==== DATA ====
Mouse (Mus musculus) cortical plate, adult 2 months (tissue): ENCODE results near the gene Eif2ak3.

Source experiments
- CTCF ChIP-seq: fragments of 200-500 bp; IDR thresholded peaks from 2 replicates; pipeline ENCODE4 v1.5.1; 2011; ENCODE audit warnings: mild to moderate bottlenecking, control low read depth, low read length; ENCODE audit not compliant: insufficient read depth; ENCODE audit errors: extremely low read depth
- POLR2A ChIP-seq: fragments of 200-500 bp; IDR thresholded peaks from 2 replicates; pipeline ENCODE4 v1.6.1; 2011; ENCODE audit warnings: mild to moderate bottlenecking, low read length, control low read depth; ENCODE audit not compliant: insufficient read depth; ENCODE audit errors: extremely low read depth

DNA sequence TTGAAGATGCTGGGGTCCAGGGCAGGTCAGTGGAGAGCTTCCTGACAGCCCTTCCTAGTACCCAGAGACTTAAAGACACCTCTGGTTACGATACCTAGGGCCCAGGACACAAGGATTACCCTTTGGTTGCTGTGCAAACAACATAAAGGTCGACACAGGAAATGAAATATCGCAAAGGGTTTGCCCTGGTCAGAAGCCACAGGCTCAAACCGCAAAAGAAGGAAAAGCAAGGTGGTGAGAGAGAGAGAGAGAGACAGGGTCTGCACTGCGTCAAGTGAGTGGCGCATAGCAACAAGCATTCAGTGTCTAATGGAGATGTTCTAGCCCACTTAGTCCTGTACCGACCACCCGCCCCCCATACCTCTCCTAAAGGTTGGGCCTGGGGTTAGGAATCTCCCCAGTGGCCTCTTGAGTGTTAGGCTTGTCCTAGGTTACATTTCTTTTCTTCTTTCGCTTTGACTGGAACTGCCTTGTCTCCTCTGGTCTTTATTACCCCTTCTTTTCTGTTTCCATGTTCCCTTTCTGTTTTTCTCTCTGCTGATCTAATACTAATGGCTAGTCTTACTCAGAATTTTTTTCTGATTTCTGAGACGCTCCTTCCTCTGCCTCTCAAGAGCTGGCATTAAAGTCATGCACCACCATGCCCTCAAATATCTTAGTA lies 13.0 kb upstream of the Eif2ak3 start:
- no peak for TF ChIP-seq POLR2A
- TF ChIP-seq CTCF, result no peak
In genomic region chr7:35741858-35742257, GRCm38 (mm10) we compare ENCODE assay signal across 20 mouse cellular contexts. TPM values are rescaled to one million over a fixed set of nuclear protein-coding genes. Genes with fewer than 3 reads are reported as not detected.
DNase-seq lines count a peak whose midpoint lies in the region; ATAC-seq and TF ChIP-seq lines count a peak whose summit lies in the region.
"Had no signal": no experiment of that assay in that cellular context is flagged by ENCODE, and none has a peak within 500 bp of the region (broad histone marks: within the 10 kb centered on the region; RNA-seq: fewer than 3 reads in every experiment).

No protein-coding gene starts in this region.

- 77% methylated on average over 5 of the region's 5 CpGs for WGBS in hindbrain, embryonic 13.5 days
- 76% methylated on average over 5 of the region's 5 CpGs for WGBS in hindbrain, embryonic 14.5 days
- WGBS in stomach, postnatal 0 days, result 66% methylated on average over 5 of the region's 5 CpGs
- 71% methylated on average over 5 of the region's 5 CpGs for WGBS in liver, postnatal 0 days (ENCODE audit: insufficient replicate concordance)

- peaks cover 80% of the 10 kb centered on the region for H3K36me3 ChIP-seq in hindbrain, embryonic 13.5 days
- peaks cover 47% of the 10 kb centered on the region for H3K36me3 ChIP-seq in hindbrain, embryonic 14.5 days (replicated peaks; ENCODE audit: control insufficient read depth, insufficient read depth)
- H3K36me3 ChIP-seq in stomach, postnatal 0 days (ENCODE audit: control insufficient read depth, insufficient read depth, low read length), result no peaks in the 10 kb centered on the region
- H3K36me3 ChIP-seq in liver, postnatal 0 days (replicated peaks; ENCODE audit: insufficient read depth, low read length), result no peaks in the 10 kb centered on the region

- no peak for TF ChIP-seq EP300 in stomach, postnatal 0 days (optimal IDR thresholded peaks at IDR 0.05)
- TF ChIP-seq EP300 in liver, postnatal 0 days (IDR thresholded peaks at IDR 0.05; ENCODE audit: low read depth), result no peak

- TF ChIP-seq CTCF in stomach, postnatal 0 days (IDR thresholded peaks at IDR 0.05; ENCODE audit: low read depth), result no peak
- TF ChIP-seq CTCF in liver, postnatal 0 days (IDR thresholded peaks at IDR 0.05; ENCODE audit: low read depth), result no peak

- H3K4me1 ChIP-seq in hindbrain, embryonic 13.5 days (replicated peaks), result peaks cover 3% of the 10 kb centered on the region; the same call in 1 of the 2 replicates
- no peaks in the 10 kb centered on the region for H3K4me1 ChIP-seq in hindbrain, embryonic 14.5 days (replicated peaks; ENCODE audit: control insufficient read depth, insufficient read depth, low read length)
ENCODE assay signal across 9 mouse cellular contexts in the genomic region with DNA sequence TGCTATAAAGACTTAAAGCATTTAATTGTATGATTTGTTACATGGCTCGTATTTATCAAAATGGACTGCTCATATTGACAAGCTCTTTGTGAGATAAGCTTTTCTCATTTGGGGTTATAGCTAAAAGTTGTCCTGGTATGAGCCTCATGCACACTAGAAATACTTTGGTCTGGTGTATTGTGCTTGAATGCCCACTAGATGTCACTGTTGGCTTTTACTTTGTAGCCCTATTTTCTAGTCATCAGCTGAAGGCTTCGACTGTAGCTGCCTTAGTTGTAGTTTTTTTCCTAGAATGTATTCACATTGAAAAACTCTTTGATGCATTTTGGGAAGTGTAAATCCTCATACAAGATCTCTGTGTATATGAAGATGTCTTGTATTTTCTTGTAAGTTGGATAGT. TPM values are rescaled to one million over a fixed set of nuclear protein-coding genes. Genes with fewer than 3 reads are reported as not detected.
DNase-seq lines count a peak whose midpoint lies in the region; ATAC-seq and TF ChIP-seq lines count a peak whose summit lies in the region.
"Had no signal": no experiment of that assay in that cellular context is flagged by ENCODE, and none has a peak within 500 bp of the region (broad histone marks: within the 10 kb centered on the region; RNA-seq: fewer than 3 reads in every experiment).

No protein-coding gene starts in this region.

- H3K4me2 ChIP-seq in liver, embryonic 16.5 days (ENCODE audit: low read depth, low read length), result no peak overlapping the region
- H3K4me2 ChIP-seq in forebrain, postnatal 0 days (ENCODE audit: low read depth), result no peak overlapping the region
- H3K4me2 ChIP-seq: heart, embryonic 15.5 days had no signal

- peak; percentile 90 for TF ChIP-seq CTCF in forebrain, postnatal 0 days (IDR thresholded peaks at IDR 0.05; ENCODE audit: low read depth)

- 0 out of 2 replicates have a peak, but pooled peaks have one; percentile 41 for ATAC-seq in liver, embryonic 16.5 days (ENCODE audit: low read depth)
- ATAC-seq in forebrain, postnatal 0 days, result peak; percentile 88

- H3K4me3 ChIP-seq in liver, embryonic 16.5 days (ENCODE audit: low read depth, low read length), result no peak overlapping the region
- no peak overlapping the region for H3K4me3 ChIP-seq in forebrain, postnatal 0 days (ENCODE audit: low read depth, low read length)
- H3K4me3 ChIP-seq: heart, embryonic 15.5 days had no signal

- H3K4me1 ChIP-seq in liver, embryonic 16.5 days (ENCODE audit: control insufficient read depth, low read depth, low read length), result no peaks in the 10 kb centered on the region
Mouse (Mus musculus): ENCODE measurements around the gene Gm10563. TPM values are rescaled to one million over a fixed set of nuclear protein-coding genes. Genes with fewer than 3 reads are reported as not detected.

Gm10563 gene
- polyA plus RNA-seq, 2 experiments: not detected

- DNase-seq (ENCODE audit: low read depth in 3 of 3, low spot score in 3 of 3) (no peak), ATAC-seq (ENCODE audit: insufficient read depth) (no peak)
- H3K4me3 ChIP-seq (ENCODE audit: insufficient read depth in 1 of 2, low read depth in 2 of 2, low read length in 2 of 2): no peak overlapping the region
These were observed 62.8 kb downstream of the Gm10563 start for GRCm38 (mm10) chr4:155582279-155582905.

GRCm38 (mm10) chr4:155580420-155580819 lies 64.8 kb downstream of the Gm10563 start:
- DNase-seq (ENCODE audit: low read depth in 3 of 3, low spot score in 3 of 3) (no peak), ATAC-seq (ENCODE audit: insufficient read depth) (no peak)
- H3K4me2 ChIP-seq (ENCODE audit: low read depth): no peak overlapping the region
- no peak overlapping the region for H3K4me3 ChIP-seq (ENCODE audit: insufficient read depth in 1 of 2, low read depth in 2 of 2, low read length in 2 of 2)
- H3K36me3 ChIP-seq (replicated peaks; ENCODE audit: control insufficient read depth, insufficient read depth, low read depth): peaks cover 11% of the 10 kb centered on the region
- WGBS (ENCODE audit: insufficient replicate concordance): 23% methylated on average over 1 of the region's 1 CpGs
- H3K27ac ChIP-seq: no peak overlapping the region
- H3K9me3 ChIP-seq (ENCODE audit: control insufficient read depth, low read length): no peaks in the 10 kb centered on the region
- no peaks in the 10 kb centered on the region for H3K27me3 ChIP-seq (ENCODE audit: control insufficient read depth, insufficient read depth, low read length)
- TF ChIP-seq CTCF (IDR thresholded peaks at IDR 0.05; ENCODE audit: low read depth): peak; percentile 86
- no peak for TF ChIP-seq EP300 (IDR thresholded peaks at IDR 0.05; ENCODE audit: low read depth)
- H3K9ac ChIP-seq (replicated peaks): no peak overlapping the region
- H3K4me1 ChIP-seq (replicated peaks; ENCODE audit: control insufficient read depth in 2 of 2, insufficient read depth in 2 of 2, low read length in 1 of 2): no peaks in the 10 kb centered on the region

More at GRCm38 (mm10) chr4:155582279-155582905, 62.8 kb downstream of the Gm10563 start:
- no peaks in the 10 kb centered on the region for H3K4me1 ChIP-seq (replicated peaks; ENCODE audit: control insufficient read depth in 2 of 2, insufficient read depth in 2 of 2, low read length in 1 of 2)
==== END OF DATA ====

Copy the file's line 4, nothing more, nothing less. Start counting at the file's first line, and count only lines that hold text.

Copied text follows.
- POLR2A ChIP-seq: fragments of 200-500 bp; IDR thresholded peaks from 2 replicates; pipeline ENCODE4 v1.6.1; 2011; ENCODE audit warnings: mild to moderate bottlenecking, low read length, control low read depth; ENCODE audit not compliant: insufficient read depth; ENCODE audit errors: extremely low read depth